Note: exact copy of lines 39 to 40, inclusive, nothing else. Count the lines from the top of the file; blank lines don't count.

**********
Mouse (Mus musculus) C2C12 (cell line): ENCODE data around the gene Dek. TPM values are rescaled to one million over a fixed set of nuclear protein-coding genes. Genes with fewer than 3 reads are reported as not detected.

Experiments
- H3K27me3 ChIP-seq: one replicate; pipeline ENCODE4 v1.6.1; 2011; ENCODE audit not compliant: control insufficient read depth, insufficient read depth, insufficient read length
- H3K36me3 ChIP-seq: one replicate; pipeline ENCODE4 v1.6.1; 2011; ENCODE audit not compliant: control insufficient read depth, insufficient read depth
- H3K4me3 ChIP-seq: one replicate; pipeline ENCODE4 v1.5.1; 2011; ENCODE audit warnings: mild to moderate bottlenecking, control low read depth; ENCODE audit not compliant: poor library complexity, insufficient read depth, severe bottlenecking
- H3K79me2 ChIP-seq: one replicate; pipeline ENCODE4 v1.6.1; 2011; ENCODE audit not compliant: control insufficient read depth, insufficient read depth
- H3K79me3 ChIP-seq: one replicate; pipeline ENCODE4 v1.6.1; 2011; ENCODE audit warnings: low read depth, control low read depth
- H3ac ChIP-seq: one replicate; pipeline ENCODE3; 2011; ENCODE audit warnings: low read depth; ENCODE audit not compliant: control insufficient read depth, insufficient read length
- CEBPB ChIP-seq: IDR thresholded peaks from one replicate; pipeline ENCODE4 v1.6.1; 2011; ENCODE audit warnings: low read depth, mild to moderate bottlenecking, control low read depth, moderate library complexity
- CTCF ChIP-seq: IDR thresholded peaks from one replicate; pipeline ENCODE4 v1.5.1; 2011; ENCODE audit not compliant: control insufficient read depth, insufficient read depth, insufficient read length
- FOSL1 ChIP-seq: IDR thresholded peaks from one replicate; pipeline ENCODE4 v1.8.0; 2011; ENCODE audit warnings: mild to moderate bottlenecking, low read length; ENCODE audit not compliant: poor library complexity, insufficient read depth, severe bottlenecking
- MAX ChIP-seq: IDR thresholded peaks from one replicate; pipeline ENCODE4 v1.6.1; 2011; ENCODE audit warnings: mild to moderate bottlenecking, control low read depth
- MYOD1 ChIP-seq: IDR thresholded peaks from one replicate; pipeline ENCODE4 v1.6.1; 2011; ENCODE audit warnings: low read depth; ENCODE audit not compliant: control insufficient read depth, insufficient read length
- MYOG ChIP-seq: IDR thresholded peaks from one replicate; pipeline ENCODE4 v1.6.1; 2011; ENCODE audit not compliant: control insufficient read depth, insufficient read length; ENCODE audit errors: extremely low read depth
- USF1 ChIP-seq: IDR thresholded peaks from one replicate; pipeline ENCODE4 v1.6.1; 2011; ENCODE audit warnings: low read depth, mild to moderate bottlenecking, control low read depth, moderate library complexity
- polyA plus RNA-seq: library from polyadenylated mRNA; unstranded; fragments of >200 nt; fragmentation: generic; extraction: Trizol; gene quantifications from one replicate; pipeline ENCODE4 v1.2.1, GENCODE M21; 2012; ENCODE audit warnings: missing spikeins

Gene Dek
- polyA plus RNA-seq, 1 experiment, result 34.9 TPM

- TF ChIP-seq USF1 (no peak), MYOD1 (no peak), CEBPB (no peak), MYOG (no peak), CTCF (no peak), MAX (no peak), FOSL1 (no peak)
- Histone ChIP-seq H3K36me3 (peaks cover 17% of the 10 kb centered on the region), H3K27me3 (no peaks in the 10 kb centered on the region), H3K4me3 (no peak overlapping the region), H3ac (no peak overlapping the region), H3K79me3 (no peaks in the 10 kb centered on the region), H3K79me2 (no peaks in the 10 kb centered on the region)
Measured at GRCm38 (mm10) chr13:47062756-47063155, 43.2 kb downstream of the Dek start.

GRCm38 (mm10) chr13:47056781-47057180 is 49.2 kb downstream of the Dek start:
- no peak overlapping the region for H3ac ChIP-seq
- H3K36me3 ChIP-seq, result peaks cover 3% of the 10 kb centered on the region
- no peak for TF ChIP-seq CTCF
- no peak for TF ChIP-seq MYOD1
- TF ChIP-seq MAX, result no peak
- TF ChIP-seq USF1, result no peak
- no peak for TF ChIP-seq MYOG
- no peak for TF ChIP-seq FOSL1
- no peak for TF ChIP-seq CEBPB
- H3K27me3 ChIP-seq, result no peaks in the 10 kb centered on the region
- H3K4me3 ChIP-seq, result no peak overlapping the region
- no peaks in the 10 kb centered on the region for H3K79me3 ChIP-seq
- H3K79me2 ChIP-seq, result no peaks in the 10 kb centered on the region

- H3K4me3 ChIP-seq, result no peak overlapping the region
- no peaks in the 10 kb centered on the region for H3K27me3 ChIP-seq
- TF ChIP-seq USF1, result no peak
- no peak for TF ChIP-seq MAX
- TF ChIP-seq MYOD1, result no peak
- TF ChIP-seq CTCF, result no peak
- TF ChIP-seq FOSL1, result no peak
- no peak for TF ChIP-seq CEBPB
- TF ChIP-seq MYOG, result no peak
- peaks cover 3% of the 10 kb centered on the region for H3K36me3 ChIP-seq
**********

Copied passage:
- no peak for TF ChIP-seq MAX
- TF ChIP-seq MYOD1, result no peak